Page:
The World Bank has slashed its growth outlook for China’s economy, as nearly three years of “zero-COVID” curbs and a real estate slump weigh on the world’s second largest economy.
In its latest forecast on Tuesday, the Washington, DC-based institution cut China’s expected growth for 2022 to 2.7 percent, down from 4.3 percent in June.
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China’s projected growth for next year was slashed from 8.1 percent to 4.3 percent.
“Economic activity in China continues to track the ups and downs of the pandemic – outbreaks and growth slowdowns have been followed by uneven recoveries,” the World Bank said in a statement.
“Real GDP growth is projected to reach 2.7 percent this year, before recovering to 4.3 percent in 2023, amid a reopening of the economy.”
China has begun to unwind its tough “zero-COVID” policy after nearly three years of disruptive restrictions, but remaining curbs and a surge in infections continue to heap pain on struggling businesses.
Mara Warwick, World Bank country director for China, Mongolia and Korea, said China’s “continued adaptation” of its pandemic policies would be crucial to the country’s economic recovery and public health.
“Accelerated efforts on public health preparedness, including efforts to increase vaccinations, especially among high-risk groups, could enable a safer and less disruptive re-opening,” Warwick said.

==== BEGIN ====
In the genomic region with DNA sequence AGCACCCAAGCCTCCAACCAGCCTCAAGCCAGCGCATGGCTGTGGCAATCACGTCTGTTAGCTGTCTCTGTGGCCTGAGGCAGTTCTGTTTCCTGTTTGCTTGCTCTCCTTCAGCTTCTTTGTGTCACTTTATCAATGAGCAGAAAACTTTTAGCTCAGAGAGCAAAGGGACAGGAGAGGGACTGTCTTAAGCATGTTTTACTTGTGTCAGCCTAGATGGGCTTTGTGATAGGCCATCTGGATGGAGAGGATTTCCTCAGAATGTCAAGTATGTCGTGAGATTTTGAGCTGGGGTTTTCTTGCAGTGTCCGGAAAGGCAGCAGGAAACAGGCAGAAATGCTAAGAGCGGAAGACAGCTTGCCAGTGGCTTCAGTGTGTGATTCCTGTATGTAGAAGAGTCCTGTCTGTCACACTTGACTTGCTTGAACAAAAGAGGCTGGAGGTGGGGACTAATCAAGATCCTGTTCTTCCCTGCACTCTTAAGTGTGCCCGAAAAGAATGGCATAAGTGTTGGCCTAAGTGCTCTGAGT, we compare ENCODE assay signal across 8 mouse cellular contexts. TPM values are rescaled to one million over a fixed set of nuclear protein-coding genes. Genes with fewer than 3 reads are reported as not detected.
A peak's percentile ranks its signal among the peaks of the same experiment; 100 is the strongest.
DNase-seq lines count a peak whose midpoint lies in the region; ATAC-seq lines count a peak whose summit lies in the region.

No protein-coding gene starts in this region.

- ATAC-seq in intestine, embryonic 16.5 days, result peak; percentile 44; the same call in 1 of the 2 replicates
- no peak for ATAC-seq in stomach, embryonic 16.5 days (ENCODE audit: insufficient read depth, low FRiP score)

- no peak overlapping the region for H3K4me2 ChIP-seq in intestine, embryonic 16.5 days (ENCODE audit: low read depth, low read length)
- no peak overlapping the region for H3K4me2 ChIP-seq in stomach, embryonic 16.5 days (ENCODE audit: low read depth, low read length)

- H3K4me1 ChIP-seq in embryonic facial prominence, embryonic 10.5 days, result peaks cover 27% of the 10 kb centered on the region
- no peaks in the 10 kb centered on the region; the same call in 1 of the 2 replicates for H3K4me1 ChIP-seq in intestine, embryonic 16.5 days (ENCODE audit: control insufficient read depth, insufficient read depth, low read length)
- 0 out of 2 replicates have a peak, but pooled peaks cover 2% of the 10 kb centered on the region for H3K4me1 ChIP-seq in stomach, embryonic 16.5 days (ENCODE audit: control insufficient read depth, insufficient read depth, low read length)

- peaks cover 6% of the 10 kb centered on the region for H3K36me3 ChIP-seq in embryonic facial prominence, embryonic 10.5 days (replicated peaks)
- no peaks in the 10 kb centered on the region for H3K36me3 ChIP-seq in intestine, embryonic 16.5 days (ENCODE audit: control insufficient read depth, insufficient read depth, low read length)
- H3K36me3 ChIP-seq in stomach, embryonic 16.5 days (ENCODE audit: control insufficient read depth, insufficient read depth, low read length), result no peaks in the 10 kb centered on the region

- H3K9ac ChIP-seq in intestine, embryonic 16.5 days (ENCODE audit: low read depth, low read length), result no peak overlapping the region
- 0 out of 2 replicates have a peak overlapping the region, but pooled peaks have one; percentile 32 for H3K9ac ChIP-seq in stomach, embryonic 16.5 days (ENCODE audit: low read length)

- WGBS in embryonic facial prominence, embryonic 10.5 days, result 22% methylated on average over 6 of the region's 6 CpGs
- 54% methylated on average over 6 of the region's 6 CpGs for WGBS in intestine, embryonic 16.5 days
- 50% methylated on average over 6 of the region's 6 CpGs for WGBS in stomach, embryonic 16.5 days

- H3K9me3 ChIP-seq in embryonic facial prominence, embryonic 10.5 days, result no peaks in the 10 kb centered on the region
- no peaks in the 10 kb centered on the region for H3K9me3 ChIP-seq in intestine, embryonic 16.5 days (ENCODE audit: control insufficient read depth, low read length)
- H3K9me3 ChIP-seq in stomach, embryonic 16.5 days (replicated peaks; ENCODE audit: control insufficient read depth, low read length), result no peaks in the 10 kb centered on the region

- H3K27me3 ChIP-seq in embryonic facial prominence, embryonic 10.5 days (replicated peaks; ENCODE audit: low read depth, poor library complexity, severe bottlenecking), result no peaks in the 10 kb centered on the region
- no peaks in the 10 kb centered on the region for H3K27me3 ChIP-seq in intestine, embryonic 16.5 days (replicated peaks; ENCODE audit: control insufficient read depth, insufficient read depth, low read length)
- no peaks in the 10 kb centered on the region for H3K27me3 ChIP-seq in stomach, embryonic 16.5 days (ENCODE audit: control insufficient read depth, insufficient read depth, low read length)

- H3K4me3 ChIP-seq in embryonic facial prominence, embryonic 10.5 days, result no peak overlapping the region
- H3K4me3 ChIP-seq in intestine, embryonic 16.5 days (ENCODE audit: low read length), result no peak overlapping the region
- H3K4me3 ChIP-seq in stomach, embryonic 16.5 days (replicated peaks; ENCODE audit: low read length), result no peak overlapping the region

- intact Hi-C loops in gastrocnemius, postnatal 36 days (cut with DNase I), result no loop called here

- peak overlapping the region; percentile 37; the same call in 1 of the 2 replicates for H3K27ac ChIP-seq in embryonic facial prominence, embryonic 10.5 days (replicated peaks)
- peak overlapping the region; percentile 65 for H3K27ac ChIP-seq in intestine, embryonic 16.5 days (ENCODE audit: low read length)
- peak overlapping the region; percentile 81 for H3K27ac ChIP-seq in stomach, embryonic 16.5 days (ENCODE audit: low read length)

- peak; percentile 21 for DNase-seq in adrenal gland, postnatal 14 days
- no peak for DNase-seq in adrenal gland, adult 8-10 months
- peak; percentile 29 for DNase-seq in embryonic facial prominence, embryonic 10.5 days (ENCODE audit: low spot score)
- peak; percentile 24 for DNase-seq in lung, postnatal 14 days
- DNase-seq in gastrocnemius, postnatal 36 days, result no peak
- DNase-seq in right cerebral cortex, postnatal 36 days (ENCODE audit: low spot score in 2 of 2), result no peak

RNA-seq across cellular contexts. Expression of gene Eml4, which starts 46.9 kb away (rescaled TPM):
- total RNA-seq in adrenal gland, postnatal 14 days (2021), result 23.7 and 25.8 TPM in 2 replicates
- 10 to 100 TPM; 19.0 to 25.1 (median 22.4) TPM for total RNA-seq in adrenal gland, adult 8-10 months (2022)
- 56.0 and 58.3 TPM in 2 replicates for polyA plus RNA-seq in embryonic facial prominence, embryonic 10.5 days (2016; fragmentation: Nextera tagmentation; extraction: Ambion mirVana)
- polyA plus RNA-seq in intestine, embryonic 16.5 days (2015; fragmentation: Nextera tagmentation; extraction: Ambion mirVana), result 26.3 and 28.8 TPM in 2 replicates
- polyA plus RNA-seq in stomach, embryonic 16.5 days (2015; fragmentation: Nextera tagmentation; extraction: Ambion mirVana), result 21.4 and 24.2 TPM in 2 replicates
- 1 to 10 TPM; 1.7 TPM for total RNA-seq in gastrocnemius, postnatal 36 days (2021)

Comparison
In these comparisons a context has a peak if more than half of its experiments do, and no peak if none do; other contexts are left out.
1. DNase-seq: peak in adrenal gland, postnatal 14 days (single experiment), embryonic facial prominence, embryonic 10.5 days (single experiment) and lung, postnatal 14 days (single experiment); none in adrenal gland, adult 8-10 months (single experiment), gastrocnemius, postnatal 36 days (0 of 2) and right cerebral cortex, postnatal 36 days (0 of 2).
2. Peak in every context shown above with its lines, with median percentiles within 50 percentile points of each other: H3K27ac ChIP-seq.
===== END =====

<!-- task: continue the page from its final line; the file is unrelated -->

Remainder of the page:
The World Bank said that China’s economy faced significant non-pandemic-related risks, too, including the uncertain global outlook, climate change, and “persistent stress” in the real estate market amid a crackdown by Beijing on excessive lending.
“Continued macroeconomic policy support will be needed, as growth is expected to remain below potential and the global environment is weakening,” said Elitza Mileva, World Bank lead economist for China.
“Directing fiscal resources towards social spending and green investment would not only support short-term demand but also contribute to more inclusive and sustainable growth in the medium term.”